by Morgan Elrod-Erickson, Skyler Grandel, and Jan Kim


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1 of 1 people found the following review helpful:
Devilishly funny, December 6, 2020
by Mike Russo (Los Angeles)
Related reviews: IF Comp 2020

Deelzebub is a lightly-puzzly comedy game that nails the comedy and got my first out-loud laughs of the Comp.

The scenario Ė the player character is part of a cult that may be harboring a dark secret Ė is immediately familiar, but the tone of the presentation quickly subverts expectations, as the player character is presented as earnest, friendly, and a little bit suspicious of many different things and people, but willing to go along to get along. This easygoing vibe fits well with a rather ridiculous but appealing supporting cast, and some engagingly silly situations.

I donít want to get too much into detail on the comedy, both not to ruin it and because what worked for me might not work for you. But I think itís really, really well done. The best gags, I thought, have to do with the main character trying to bluff his way through a demon summoning, and this bit alone is worth the price of admission. I canít help spoiler-blocking my favorite single joke:

(Spoiler - click to show)Dave [the aforementioned demon] looks around the chamber. ďSo this is the human world, huh? Itís a lot smaller than I imagined.Ē

ďThis isnít all of it. Weíre in a basement.Ē

Deelzebub stacks up well pacing-wise, too. The player character is given a series of tasks, which are generally pretty clear in pointing you in the right direction and none of which overstay their welcome. The structure then opens up during the endgame, with four different endings to pursue (I found two).

The puzzles generally have good clueing, though some niggles in implementation and a little bit of guess-the-noun/verb-ing occasionally undercut the momentum. I also was a little disappointed that Dave, the demon you summon early on, can sort of drop out of the story midway through, since he was the clearest throughline for the first half of the game.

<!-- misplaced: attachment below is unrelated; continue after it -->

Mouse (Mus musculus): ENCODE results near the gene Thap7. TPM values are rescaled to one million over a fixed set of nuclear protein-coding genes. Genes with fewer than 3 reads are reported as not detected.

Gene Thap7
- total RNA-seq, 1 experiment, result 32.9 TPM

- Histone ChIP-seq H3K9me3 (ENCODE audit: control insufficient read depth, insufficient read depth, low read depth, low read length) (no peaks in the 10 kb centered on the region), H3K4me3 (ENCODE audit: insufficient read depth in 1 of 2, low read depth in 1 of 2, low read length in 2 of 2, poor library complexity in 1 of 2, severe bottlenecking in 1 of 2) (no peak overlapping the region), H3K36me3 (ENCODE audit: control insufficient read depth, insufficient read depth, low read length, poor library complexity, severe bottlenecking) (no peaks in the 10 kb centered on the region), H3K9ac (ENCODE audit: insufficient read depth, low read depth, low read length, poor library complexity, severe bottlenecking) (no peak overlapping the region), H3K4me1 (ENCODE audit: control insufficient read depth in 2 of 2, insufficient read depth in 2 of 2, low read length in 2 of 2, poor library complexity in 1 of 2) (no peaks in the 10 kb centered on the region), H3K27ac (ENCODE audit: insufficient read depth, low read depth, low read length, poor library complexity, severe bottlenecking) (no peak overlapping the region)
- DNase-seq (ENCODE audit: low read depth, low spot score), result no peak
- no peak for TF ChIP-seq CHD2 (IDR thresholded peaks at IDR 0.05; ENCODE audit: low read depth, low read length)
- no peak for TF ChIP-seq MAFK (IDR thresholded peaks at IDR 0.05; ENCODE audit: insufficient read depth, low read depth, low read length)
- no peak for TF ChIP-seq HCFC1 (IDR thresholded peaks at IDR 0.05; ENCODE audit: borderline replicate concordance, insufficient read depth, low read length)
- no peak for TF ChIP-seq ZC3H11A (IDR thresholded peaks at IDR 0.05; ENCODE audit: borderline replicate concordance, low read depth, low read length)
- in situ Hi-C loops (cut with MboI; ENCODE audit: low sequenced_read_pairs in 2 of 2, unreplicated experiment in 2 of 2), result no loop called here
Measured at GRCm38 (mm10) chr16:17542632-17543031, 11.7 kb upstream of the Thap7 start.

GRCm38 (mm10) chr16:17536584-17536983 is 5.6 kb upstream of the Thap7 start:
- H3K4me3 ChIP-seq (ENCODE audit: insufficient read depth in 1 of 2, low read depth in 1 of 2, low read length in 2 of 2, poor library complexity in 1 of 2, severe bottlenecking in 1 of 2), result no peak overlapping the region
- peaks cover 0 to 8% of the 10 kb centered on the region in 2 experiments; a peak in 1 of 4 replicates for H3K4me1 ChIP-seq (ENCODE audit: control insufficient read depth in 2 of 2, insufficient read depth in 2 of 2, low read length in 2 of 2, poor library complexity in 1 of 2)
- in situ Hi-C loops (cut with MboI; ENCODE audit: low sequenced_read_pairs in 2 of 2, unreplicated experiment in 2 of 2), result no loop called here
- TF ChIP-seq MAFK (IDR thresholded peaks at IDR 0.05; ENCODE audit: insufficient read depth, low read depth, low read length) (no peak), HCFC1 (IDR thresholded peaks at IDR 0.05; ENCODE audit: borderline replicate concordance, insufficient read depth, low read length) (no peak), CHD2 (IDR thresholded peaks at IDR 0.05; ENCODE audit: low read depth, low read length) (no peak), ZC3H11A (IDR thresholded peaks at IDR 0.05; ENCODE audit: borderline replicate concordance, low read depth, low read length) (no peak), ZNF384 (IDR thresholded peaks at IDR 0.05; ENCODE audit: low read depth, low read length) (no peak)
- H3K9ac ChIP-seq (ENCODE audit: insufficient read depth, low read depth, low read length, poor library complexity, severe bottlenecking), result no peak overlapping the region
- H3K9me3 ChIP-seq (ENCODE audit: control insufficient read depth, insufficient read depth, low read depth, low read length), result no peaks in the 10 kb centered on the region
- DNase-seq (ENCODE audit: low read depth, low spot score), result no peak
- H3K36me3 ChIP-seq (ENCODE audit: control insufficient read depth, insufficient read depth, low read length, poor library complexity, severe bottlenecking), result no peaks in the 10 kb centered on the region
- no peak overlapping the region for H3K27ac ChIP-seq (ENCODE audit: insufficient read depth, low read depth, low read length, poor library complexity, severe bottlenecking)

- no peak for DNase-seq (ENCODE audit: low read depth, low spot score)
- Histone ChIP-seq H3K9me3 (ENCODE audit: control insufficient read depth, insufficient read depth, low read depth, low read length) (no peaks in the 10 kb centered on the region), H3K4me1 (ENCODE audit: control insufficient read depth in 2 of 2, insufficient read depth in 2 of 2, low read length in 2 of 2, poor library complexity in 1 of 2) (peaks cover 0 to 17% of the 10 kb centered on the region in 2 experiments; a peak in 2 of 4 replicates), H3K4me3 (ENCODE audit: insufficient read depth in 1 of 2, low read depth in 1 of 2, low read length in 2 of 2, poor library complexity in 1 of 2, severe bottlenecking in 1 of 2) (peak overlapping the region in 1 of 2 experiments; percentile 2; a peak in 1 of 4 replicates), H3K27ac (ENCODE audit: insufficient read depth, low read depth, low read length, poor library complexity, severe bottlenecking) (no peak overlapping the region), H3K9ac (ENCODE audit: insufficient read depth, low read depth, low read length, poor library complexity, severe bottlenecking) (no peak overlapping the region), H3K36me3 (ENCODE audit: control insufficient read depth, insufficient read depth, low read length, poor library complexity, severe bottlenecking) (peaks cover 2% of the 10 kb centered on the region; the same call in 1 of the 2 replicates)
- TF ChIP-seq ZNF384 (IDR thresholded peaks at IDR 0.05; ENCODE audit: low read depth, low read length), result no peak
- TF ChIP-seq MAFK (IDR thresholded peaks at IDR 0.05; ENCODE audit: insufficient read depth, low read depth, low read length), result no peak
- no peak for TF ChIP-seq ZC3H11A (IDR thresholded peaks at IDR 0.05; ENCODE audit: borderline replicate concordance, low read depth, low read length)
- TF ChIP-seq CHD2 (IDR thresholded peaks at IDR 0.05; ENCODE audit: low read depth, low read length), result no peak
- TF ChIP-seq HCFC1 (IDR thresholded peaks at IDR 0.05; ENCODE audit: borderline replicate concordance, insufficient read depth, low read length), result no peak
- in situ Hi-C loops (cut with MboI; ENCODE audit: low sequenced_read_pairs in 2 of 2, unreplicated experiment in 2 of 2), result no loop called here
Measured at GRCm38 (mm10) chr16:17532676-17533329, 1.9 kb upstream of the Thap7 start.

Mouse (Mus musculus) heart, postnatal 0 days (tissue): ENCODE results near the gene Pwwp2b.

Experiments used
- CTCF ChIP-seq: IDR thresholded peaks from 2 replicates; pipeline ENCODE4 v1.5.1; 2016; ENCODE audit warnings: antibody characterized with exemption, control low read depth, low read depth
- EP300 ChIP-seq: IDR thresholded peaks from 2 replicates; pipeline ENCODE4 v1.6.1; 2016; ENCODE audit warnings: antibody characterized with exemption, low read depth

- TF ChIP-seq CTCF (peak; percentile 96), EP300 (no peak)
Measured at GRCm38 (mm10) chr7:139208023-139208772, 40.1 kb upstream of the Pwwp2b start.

Thereís a good amount of scenery implemented, though occasionally objects that seem to be mentioned arenít actually there (thereís reference to a pamphlet that explains the groupís beliefs in the opening scene, but I couldnít find or read it), or objects that are important but arenít mentioned despite being present (Chris was listed as being in the crop field area, but not Ruth, even though you can, and should, interact with her! And I had the same issue with the (Spoiler - click to show)ear in the worm bin). The map felt a bit too big, but maybe thatís just because I had a hard time holding it in my brain due to there being some non-cardinal directions thrown in to confuse things.

There were also a few niggles that might have just been part of the way TADS works, but which stood out as strange to me since itís been a while since Iíve played a game written in it Ė in particular, there are a fair number of multi-passage scenes (including the opening) where you need to hit enter to continue, but without specific prompting and with the ability to write text before one hits enter, I wound up being a bit confused because I thought I was playing the game and just getting unhelpful/strange responses before twigging to what was going on.

All of which to say there are a few small rough patches that can hopefully be smoothed over for a post-comp release, because whatís here is really solid and really funny, just tremendously appealing.